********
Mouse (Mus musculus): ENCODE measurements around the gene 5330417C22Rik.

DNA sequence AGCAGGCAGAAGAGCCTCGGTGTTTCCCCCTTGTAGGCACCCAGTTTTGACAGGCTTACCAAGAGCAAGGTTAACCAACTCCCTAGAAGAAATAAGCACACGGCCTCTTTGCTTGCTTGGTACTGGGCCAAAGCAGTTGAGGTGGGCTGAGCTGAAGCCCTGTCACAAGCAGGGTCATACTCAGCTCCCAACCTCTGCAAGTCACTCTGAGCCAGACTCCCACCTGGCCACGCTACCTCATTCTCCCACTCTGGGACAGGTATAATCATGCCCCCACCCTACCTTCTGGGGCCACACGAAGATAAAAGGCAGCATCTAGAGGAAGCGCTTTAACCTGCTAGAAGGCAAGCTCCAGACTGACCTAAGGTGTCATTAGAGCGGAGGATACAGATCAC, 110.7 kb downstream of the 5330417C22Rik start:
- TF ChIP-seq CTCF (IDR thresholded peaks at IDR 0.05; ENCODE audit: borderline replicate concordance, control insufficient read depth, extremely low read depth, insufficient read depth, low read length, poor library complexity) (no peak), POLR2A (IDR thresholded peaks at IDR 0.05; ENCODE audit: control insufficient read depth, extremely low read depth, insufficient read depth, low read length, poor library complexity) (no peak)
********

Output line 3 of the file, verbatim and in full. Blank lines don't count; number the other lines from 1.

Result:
- TF ChIP-seq CTCF (IDR thresholded peaks at IDR 0.05; ENCODE audit: borderline replicate concordance, control insufficient read depth, extremely low read depth, insufficient read depth, low read length, poor library complexity) (no peak), POLR2A (IDR thresholded peaks at IDR 0.05; ENCODE audit: control insufficient read depth, extremely low read depth, insufficient read depth, low read length, poor library complexity) (no peak)